ICD-10 Diagnosis Code D09.20

Carcinoma in situ of unspecified eye

Diagnosis Code D09.20

ICD-10: D09.20
Short Description: Carcinoma in situ of unspecified eye
Long Description: Carcinoma in situ of unspecified eye
This is the 2017 version of the ICD-10-CM diagnosis code D09.20

Valid for Submission
The code D09.20 is valid for submission for HIPAA-covered transactions.

Code Classification
  • Neoplasms (C00–D48)
    • In situ neoplasms (D00-D09)
      • Carcinoma in situ of other and unspecified sites (D09)

Information for Medical Professionals

Diagnostic Related Groups
The diagnosis code D09.20 is grouped in the following Diagnostic Related Group(s) (MS-DRG V34.0)

  • 124 - OTHER DISORDERS OF THE EYE WITH MCC
  • 125 - OTHER DISORDERS OF THE EYE WITHOUT MCC

Convert to ICD-9 Additional informationCallout TooltipGeneral Equivalence Map
The ICD-10 and ICD-9 GEMs are used to facilitate linking between the diagnosis codes in ICD-9-CM and the new ICD-10-CM code set. The GEMs are the raw material from which providers, health information vendors and payers can derive specific applied mappings to meet their needs.

Synonyms
  • Bowen's disease of cornea
  • Carcinoma in situ of choroid
  • Carcinoma in situ of ciliary body
  • Carcinoma in situ of conjunctiva
  • Carcinoma in situ of cornea
  • Carcinoma in situ of eye
  • Carcinoma in situ of lacrimal drainage system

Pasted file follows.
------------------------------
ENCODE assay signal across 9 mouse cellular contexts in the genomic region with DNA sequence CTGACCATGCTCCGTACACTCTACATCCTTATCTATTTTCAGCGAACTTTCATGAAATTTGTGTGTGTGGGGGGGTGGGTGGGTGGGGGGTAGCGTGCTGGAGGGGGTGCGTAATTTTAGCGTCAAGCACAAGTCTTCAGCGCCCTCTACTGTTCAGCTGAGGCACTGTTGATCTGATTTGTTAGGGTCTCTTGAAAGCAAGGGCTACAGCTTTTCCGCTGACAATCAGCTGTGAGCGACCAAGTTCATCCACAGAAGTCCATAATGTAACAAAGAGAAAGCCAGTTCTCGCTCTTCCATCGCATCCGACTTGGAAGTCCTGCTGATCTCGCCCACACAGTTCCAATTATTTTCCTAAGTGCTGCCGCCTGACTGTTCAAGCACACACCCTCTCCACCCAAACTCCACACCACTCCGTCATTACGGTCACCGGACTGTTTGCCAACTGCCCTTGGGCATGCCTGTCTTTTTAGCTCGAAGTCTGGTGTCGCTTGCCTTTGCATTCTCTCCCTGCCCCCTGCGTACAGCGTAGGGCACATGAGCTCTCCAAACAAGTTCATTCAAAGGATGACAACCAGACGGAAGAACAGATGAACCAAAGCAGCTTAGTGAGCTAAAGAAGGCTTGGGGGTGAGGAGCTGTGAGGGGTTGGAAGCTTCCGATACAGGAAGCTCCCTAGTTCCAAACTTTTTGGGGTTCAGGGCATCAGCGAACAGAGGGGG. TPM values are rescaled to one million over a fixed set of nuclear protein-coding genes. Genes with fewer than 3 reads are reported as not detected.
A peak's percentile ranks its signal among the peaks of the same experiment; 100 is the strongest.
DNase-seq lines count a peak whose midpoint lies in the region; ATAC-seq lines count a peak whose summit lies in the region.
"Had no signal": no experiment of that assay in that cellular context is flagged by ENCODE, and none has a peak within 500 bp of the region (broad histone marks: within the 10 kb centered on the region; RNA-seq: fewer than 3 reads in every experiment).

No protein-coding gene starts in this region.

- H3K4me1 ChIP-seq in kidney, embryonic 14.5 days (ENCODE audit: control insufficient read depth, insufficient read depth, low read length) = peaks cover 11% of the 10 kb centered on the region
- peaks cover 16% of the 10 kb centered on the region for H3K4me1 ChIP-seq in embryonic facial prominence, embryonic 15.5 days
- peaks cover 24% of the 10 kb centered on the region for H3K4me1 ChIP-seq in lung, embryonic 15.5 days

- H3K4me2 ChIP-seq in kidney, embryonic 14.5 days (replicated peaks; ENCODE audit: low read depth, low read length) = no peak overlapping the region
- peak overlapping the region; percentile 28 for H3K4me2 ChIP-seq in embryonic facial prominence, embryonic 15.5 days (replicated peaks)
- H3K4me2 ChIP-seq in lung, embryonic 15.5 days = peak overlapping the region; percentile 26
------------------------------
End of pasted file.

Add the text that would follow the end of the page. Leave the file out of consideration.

• Carcinoma in situ of lacrimal gland
  • Carcinoma in situ of lacrimal gland duct
  • Carcinoma in situ of nasolacrimal duct
  • Carcinoma in situ of retina
  • Carcinoma in situ of sclera
  • Carcinoma in situ of uveal tract
  • Neoplasm of nasolacrimal duct
  • Neoplasm of sclera

Information for Patients


Eye Cancer

Cancer of the eye is uncommon. It can affect the outer parts of the eye, such as the eyelid, which are made up of muscles, skin and nerves. If the cancer starts inside the eyeball it's called intraocular cancer. The most common intraocular cancers in adults are melanoma and lymphoma. The most common eye cancer in children is retinoblastoma, which starts in the cells of the retina. Cancer can also spread to the eye from other parts of the body.

Treatment for eye cancer varies by the type and by how advanced it is. It may include surgery, radiation therapy, freezing or heat therapy, or laser therapy.

  • After chemotherapy - discharge (Medical Encyclopedia)
  • Lacrimal gland tumor (Medical Encyclopedia)
  • Melanoma of the eye (Medical Encyclopedia)
  • Retinoblastoma (Medical Encyclopedia)
  • Understanding Chemotherapy - NIH - Easy-to-Read (National Cancer Institute)
  • What to Know about Brachytherapy (A Type of Internal Radiation Therapy) - NIH - Easy-to-Read (National Cancer Institute)
  • What to Know about External Beam Radiation Therapy - NIH - Easy-to-Read (National Cancer Institute)


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